Horse Clothing and Equipment Photos- page 4




Seasons Greetings Linnea
I know that this is a little late but I know that you will have had the sort of Christmas and New Year as we have had. However, we are in a new year so let us hope that this is a better one for both of us.
Do you remember me sending off for the pattern and then sending you the pictures of our Shetland Foals, well I have finally got the coats finished and am very pleased with the results, I think this is down more to your pattern and good instructions than to my sewing skills, but I thought you would like to see the results so I have attached photographs for you, should you wish to use them please feel free to do so.
Firstly is Prince Charming the chestnut colt, then I am holding Princess Sharamanda, she was light grey but has changed colour to dark grey in her winter coat, she will change back again in the Spring, just as her father did, and lastly is Briany Mai with myself. She really is a 'cutie' and such a character.
Well thank you again I have bookmarked your site because there are a couple of more patterns that I will be ordering when I get round to it. I will certainly recommend your site to all our 'horsey' friends. By the way, the first coat I made for Tinybaby turned out to fit a English Springer Spaniel belonging to a friend of ours, so it didn't go to waste.
All the best for the coming year
Glenys and Peter Linehan, Anglesey, North Wales, Great Britain





Hi there,


I've bought patterns for chaps in the past and changed the pattern so I could wear them on the motorcycle.

I love you and your patterns are easy to follow and so nice when completed.

This time I purchased pattern 7606 that features small horses and a dog blanket. I actually used the appropriate size on the dog pattern and changed it a bit to fit my daughters FFA show goats in her school colors. They were such a hit and my daughter is so proud of them. I'm sure I'll make more in the near future that way the goats won't get cold when I'm washing them.

I used maroon duck canvas cloth and black double fold blanket binding. Webbing is 1" wide with the plastic clips. It was so easy to make. The next will have flannel or fleece for more warmth as we may get to freezing here in Wylie, Texas this winter.

Please see the attached pic. Enjoy! Brutus loves his coat. Y'all are a lifesaver and easy on my budget. Pattern $8, Two coats completed for less than $20 in materials. The commercially made goat coats are $30 each. Suitability is priceless.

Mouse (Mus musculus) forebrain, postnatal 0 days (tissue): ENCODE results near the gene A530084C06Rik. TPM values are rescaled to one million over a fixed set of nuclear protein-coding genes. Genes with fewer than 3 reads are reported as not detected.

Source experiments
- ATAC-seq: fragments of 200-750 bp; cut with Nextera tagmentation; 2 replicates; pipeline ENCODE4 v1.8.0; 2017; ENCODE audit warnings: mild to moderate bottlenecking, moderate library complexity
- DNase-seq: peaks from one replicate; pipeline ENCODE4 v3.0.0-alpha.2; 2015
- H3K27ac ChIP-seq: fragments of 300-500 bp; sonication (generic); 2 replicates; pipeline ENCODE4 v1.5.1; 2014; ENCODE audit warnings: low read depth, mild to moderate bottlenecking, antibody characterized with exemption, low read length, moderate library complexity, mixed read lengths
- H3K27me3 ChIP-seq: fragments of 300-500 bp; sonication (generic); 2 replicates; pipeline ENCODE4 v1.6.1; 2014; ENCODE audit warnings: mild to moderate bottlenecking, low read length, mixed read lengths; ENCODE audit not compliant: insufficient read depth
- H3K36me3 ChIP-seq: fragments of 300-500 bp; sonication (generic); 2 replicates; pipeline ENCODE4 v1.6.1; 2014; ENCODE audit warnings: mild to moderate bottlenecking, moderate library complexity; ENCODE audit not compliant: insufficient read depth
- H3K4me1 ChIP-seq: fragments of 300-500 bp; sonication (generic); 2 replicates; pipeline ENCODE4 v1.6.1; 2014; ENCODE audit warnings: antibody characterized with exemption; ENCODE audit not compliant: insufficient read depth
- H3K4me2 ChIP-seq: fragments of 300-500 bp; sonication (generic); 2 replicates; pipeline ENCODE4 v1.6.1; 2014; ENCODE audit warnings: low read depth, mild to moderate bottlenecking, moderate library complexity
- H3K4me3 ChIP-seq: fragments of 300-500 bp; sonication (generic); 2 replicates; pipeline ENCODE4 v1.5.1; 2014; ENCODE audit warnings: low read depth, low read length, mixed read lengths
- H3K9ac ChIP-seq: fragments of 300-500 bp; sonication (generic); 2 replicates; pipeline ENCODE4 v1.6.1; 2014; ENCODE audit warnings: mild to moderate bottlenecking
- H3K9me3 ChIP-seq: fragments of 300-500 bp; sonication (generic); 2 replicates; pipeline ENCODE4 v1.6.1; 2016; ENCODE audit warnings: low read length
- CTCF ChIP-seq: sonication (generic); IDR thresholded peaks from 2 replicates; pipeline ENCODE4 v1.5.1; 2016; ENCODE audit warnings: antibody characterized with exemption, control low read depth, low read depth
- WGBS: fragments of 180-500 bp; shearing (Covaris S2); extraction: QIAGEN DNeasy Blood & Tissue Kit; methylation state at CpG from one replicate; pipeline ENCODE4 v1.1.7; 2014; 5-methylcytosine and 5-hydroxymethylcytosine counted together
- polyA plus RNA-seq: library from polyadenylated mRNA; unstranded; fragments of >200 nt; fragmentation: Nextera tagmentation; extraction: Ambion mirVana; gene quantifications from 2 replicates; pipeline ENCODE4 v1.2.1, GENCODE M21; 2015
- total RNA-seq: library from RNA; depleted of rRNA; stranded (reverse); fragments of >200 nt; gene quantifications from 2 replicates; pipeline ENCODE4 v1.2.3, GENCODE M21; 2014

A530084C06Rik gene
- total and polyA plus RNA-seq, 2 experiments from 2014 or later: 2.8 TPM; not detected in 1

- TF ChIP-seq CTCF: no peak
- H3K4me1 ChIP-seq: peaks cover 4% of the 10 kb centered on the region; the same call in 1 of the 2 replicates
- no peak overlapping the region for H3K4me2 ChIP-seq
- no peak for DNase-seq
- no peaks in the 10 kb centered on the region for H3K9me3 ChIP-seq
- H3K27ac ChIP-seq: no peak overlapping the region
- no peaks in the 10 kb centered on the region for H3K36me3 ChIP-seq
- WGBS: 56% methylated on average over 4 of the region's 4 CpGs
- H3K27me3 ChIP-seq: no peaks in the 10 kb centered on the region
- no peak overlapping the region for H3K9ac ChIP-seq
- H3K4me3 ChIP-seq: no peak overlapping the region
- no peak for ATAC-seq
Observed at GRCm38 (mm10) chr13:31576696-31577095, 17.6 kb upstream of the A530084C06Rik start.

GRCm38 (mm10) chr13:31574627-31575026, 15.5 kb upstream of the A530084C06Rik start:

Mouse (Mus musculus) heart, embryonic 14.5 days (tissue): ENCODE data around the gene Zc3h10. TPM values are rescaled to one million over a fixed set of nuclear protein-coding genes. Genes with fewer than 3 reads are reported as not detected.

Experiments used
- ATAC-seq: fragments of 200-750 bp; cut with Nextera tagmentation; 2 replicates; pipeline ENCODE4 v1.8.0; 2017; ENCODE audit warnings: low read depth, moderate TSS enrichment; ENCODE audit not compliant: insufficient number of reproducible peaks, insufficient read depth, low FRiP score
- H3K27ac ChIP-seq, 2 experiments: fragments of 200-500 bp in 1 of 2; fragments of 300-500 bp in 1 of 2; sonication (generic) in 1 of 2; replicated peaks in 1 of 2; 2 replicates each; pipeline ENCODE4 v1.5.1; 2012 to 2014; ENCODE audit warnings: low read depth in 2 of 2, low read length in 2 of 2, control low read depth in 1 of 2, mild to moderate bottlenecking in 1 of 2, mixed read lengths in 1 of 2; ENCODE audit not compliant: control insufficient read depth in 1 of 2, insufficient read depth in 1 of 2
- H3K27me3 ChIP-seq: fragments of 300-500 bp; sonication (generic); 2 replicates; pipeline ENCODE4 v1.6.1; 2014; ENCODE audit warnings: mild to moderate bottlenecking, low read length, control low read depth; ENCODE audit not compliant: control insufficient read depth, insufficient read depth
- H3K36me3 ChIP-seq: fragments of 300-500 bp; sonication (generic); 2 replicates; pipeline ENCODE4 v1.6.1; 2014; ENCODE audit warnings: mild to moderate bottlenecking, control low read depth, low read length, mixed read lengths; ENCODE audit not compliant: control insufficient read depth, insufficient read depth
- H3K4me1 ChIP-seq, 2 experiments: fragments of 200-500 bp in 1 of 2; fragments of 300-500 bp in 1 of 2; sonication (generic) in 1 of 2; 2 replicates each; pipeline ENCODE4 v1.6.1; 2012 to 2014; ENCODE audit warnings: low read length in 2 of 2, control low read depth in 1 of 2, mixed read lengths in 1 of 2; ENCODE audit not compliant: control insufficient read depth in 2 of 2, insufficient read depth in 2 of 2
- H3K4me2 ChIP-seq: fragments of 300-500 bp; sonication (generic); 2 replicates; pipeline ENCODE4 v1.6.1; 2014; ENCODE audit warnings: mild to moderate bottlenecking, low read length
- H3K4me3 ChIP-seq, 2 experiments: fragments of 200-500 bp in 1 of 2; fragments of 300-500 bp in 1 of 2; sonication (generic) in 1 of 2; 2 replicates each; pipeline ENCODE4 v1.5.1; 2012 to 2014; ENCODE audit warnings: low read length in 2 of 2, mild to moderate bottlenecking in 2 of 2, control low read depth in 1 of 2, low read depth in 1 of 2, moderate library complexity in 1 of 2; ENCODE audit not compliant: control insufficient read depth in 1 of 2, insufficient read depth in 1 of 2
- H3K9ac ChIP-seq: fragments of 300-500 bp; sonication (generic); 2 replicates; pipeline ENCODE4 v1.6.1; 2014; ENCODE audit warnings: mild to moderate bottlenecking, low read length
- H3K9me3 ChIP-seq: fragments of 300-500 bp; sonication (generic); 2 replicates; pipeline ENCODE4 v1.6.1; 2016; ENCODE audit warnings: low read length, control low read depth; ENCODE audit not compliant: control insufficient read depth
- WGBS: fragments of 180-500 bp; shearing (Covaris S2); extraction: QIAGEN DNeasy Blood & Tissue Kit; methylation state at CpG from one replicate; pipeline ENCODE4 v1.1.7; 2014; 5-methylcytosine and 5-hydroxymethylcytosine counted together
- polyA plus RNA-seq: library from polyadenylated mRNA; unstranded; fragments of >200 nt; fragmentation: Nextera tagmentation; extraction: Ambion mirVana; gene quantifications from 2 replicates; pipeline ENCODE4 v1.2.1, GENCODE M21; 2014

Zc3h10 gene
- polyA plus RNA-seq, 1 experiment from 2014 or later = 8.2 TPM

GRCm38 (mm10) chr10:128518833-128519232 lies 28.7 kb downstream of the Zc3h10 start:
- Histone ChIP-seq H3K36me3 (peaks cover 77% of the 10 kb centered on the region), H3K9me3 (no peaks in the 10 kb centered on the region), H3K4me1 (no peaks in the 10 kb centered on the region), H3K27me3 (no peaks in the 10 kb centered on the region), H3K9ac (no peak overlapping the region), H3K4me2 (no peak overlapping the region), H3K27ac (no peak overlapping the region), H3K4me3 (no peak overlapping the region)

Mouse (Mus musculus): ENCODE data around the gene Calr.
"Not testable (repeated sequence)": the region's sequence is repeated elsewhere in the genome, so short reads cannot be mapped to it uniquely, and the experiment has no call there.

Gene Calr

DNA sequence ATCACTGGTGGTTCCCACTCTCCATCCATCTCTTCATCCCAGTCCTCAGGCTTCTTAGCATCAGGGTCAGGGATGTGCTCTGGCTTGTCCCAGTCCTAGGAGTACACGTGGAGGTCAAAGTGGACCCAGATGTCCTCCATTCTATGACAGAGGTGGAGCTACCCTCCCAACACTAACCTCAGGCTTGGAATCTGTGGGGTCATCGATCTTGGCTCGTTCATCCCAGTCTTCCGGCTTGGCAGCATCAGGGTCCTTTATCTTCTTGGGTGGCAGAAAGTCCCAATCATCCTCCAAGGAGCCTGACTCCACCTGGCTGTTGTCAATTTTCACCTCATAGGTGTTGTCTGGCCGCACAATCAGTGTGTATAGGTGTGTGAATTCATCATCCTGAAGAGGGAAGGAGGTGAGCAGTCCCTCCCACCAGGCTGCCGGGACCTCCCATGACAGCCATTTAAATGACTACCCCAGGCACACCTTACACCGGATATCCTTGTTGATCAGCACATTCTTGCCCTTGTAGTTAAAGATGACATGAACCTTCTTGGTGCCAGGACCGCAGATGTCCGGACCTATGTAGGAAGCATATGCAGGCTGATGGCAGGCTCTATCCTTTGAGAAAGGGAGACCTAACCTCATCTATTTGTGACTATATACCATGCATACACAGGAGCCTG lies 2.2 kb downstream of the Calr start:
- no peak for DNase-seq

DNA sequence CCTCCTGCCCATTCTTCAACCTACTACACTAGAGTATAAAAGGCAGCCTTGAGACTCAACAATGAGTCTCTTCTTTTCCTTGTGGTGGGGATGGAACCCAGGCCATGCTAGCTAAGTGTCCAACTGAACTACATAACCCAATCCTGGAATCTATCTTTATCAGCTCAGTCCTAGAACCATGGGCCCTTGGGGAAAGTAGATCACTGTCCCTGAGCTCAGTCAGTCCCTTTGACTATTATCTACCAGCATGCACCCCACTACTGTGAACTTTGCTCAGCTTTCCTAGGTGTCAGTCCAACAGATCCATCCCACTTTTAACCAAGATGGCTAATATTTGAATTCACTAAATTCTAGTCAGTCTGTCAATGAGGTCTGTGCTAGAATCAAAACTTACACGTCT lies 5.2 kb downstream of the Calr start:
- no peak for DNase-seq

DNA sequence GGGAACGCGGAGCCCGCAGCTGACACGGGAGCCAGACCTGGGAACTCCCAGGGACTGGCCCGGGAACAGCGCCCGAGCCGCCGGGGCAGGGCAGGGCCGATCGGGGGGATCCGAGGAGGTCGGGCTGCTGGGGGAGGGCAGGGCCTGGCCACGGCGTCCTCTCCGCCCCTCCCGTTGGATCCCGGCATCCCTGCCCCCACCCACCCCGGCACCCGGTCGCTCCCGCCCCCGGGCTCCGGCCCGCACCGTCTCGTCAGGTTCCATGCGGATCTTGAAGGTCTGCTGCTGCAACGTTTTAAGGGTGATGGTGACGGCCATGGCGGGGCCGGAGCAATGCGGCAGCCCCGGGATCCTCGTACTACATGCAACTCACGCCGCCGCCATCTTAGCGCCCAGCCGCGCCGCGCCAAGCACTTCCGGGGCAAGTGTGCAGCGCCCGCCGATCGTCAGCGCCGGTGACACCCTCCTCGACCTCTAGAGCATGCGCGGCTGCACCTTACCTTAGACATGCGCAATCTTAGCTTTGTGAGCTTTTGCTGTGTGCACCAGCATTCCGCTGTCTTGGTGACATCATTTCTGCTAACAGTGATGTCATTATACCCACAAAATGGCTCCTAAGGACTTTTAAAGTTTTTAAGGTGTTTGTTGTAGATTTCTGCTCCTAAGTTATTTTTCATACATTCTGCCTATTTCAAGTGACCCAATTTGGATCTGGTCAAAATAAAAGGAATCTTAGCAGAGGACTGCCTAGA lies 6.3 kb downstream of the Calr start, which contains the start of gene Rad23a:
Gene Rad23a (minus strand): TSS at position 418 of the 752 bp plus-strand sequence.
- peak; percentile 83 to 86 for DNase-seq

Thanks for what you do.

Julie Forrester




Hi, Linnea:

Just had to make a 27" bridle bag (pattern #7400) out of some leftover supplies from a different project. Used heavy weight duck cloth, 26" nylon zipper, and 1" nylon binding. Added embroidery to the binding for some pizazz! Extended the 10" handles inside by the required measurement for the hangers using hook/loop to secure a bridle, halter, or whatever gets hung on them.

Janelle Lear, Tomball, TX




I’ve made your boot bag pattern this way twice now and thought you’d like to try it MY way (lol). Doing it and writing it are two different things, however, so if you have any questions, let me know and I’ll try to think it out again…

Double boot carrier with separator



Photo shows one zipper open, one closed, with a separator between the boot pockets.

Cutting:

2 boot outsides, making sure you cut one right outside and one left outside
4 boot linings
3 boot interfacings, if needed
2 long outside strips
2 long lining strips
4 zipper strip outside fabrics
4 zipper strip linings
2 zippers
One 12” length of woven 1” belting

Sewing:

Zig-zag or serge two of the boot linings wrong sides together sandwiching one of the interfacings between them. Set this center piece aside.
If you don’t mind seeing the seams inside the boot covers, zig-zag or serge all inside/lining pieces together, sandwiching the other two interfacings between the boot outside and lining pieces. Install zippers between the two short pieces. Stitch the zippered short pieces to the ends of the long strips and then stitch the resulting circles to the outside boot pieces.
If you want the covers completely lined and the seams enclosed, install the zippers between the short narrow strips and stitch the longer strips to the ends, completing the circles. Baste the interfacings to the outside boot pieces.

Stitch the outside boot pieces to the zipper strip, with the zipper centered on the length of the front of the boot. Stitch the lining pieces together, leaving the zipper opening open for hand or machine-tacking later. Put the linings inside the appropriate boot outsides, matching and pinning all corners and seams. Baste edges together. Top stitch zipper lining pieces to outer zipper placements by hand or machine.

Turn one of the boot halves right side out; leave the other one inside out. Partly unzip the inside out piece zipper (you’ll be glad you did later !).
Put the right side out assembly inside the inside out assembly matching all “corners”. Layer the stitched together lining pieces to the outside boot pieces, sandwiching the right side out boot assembly in the middle matching all corners.

Fold the 12” belting together matching raw ends and push between the two outside fabrics at the center of the boot tops, matching raw edges. Stitch through all layers completely around the assembled boot shape. Reinforce stitching at the handle site.
Unzip the (smile!) partially opened zipper the rest of the way and turn the inside out assembly so the outside fabric shows. The “handle” should appear in the center of the top.